THE JAGUAR STONES by Jon and Pamela Craik Voelkel - Guest Post

Jon Voelkel explains how an obsession with Maya glyphs inspired him to illustrate the Jaguar Stones books

      Growing up, all the books I loved had illustrations in them. I can remember poring over the maps in The Hobbit, tracing Bilbo's journey. I can still picture, clear as day, the illustration from Robinson Crusoe where the castaway spies the footprint in the sand; that one bare footprint, so loaded with mystery and possibility. And I sure would have struggled to imagine marshwiggles, fauns and other fantastic creatures without the illustrations in my Narnia books.
      Fast forward thirty years, and I was writing my own book. Or at least I was attempting to write down my kids' favorite bedtime story (an action-packed yarn based on my childhood in Latin America) and my wife, Pamela, an advertising copywriter, was attempting to turn it into a book. The setting for my story was some cool pyramids in the jungle. We began to research the people who'd built those pyramids - and that was when our obsession with the Maya began.
      There's so much misinformation on the internet that I signed up for a course at Harvard to learn how to read and write Maya glyphs. That opened a window into the Maya mind. One of the first things I learned was that the Maya used the same glyph for "scribe" and "artist", because Maya writing is art and Maya art is embedded with words. The artists like to tell you what things are made of, what they feel like and smell like, if they’re good or evil. There are swirly scrolls to indicate speech, breath and other, ahem, gaseous emissions. You can't help but smile. Everything bubbles with life and personality; not just plants and animals, but places, buildings, rocks - even time.
      As our first Jaguar Stones book, MIDDLEWORLD, took shape, we talked a lot about how to convey this amazing, vibrant, and essentially alien world.
      Even Maya architecture is a challenge. If pushed, some kids can visualize Chichen Itza. But most imagine an Egyptian pyramid. They're amazed to hear that every Maya pyramid is different: temples, palaces, observatories, offices - all wildly painted and ornamented. More thrilling still, these pyramids were alive to the Maya and crackling with ancestral mojo.
      So you can see why the Jaguar Stones books had to be illustrated. You can't describe this stuff succinctly in words. Kids needed to see on the page what we were seeing in our heads, so they wouldn't get hung up on trying to imagine the weirdness of it all. And since we couldn't find an illustrator who could capture this vibe, I stepped up to the plate.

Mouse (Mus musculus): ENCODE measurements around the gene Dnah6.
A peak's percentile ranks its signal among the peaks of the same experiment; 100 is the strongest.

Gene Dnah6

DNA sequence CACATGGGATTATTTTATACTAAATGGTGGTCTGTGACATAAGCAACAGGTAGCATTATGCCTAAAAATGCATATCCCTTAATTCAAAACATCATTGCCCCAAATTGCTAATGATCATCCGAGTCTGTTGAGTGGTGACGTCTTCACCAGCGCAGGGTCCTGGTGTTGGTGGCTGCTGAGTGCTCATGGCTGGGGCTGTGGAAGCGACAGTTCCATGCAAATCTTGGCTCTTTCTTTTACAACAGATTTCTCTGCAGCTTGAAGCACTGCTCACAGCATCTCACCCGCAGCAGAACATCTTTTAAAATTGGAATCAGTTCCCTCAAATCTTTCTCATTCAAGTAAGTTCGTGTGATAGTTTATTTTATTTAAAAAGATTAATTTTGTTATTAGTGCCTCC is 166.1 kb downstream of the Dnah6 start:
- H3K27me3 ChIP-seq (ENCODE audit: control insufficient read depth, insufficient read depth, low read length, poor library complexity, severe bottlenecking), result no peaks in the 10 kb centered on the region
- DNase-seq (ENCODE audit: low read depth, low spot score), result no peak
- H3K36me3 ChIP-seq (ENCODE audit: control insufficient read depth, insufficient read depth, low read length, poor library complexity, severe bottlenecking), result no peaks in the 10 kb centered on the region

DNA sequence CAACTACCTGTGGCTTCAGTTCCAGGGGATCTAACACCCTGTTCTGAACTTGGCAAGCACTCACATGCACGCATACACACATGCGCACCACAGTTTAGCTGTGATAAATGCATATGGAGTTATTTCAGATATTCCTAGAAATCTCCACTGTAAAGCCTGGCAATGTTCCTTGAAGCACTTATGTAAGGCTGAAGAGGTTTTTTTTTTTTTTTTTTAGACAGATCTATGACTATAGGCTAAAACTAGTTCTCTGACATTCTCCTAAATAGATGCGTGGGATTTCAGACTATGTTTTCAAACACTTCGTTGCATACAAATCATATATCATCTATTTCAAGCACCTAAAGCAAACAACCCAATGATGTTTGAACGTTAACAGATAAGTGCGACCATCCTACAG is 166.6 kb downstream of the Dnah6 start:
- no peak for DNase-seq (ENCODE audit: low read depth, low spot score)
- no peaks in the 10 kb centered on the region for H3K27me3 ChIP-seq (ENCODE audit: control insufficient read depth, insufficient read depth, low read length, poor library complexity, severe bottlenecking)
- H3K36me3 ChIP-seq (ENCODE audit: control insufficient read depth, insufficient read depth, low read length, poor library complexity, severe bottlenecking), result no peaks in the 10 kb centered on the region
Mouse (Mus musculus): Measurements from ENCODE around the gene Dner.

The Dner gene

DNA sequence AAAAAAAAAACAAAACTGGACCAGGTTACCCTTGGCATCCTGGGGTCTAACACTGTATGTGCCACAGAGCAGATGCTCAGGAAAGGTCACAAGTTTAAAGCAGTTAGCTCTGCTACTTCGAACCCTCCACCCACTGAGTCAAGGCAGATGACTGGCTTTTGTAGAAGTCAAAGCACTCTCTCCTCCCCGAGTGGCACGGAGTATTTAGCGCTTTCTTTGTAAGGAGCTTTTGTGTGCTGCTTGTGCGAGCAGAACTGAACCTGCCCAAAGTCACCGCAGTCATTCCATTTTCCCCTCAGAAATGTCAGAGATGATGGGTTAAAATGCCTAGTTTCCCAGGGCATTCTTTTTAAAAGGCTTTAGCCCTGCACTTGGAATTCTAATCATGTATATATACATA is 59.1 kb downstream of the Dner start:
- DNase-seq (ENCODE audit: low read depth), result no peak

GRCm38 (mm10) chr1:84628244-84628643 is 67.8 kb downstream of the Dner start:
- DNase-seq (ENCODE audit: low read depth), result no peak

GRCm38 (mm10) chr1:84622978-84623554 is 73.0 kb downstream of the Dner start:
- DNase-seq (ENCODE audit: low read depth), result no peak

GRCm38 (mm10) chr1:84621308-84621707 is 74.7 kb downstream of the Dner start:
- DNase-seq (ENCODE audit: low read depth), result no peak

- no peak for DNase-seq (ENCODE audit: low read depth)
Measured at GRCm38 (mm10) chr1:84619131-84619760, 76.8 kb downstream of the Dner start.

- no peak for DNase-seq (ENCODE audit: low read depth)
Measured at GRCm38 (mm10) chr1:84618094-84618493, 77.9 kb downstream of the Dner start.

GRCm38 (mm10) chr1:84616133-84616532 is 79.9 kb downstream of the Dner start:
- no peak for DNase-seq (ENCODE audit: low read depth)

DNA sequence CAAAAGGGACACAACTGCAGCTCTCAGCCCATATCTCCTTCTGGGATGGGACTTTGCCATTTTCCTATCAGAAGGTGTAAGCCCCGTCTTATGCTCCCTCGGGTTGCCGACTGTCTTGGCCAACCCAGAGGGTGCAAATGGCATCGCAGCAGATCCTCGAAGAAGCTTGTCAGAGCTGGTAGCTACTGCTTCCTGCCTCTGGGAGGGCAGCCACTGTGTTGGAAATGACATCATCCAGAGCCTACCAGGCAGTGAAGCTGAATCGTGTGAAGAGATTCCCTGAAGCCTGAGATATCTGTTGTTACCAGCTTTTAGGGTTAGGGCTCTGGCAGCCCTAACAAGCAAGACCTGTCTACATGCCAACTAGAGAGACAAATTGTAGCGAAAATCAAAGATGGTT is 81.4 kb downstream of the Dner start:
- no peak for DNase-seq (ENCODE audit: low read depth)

Of course, so much Maya art was destroyed in the conquest that we don't have a record of everything. So for THE LOST CITY, I've even gone a step further and created a spread of Maya monsters based on folktales.
      And before you ask, no I did not go to art school. I've been an inveterate doodler all my life, but I actually went to business school. So I had to invent my own techniques, based on trial and error. Pamela helps and is never short of ideas for illustrations: "A howler monkey riding a tapir!", "A Death Lord wearing a necklace of human eyeballs that's exploding because he's so angry!") I'm proud to say that we have never NOT included a picture because we couldn't find a way to make it happen.
      When I'm trying to mimic a Maya artist, I use modern versions of the tools they would have used. First I draw in pen and ink, then I scan the drawing, and add texture and shading with watercolor-like washes in Photoshop.
      For the full-page illustrations, I use a photo-realistic style. I start by taking dozens of photographs and collage them together on the computer. I then draw and paint on top of them to meld them into one seamless whole.
      It's been part of our mission to share our research with our readers, and draw them into the Maya universe. Our hope is that they not only enjoy a thrilling adventure, but also experience a glimpse into an ancient world that is more incredible, more advanced and more extraordinary than anything any of us could ever invent.

Jon Voelkel grew up in Peru, Costa Rica, and Colombia, all the while dreaming of a boring life in suburbia. Eventually, having survived monkey stew, an attack by giant rats, and a plane crash in the jungle, he rolled up his hammock and decamped to Europe. Meanwhile, growing up in a sedate seaside town in northern England, Pamela Craik Voelkel was dreaming of travel and adventure. The pair met in London, where they both worked in advertising. They went on to help found an award-winning agency, for which Jon was named one of the fifty most creative minds in Britain by the Financial Times. The authors' first book in the Jaguar Stones series, Middleworld, was an Al Roker Book Club pick. The Voelkels now live in Vermont with their three children. You can visit them online at

Tuesday, February 10, 2015
Sharon Pinky Pollack - Q&A and Giveaway
Tricia Springstub - Guest Post and Giveaway
Wednesday, February 11, 2015
Erin Prefontaine - Guest Post and Giveaway
Thursday, February 12, 2015
Elizabeth O. Dulemba - Guest Post
Friday, February 13, 2015
Heidi Grange - Review, Guest Post and Giveaway
Katie Barlow - Guest Post and Giveaway
Sunday, February 15, 2015
Pamela Thompson
Monday, February 16, 2015
Holly Schindler - Guest post and giveaway
Tuesday, February 17, 2015
Charlotte Taylor

No comments: